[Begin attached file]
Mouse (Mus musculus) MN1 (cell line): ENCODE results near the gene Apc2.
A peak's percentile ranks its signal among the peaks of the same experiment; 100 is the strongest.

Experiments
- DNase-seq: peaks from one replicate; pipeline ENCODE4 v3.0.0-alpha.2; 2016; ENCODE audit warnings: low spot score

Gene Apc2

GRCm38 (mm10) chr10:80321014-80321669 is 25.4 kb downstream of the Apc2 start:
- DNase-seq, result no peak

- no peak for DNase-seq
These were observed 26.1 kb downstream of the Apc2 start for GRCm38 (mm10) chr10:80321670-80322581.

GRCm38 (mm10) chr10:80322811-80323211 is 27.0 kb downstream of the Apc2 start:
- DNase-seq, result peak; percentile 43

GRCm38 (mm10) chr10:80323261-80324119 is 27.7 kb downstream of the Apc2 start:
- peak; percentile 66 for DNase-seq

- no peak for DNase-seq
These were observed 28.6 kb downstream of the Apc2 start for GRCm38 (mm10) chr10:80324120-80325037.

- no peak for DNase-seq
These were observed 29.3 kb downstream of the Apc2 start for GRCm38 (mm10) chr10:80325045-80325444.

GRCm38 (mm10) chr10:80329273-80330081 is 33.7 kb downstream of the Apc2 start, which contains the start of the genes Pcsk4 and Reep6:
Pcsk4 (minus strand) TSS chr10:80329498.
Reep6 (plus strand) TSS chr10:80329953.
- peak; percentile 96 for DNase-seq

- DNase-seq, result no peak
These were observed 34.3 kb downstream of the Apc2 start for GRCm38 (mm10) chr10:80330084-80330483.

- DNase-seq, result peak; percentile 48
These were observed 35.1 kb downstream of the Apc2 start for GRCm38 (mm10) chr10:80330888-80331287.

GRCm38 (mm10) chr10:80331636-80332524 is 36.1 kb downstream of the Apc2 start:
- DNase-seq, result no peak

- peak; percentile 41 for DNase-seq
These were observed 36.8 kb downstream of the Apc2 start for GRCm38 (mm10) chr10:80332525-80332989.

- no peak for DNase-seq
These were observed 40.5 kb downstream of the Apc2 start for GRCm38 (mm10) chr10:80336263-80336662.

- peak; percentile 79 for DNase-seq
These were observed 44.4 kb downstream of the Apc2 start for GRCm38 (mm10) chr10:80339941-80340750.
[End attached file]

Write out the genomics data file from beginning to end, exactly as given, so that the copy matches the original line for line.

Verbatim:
Mouse (Mus musculus) MN1 (cell line): ENCODE results near the gene Apc2.
A peak's percentile ranks its signal among the peaks of the same experiment; 100 is the strongest.

Experiments
- DNase-seq: peaks from one replicate; pipeline ENCODE4 v3.0.0-alpha.2; 2016; ENCODE audit warnings: low spot score

Gene Apc2

GRCm38 (mm10) chr10:80321014-80321669 is 25.4 kb downstream of the Apc2 start:
- DNase-seq, result no peak

- no peak for DNase-seq
These were observed 26.1 kb downstream of the Apc2 start for GRCm38 (mm10) chr10:80321670-80322581.

GRCm38 (mm10) chr10:80322811-80323211 is 27.0 kb downstream of the Apc2 start:
- DNase-seq, result peak; percentile 43

GRCm38 (mm10) chr10:80323261-80324119 is 27.7 kb downstream of the Apc2 start:
- peak; percentile 66 for DNase-seq

- no peak for DNase-seq
These were observed 28.6 kb downstream of the Apc2 start for GRCm38 (mm10) chr10:80324120-80325037.

- no peak for DNase-seq
These were observed 29.3 kb downstream of the Apc2 start for GRCm38 (mm10) chr10:80325045-80325444.

GRCm38 (mm10) chr10:80329273-80330081 is 33.7 kb downstream of the Apc2 start, which contains the start of the genes Pcsk4 and Reep6:
Pcsk4 (minus strand) TSS chr10:80329498.
Reep6 (plus strand) TSS chr10:80329953.
- peak; percentile 96 for DNase-seq

- DNase-seq, result no peak
These were observed 34.3 kb downstream of the Apc2 start for GRCm38 (mm10) chr10:80330084-80330483.

- DNase-seq, result peak; percentile 48
These were observed 35.1 kb downstream of the Apc2 start for GRCm38 (mm10) chr10:80330888-80331287.

GRCm38 (mm10) chr10:80331636-80332524 is 36.1 kb downstream of the Apc2 start:
- DNase-seq, result no peak

- peak; percentile 41 for DNase-seq
These were observed 36.8 kb downstream of the Apc2 start for GRCm38 (mm10) chr10:80332525-80332989.

- no peak for DNase-seq
These were observed 40.5 kb downstream of the Apc2 start for GRCm38 (mm10) chr10:80336263-80336662.

- peak; percentile 79 for DNase-seq
These were observed 44.4 kb downstream of the Apc2 start for GRCm38 (mm10) chr10:80339941-80340750.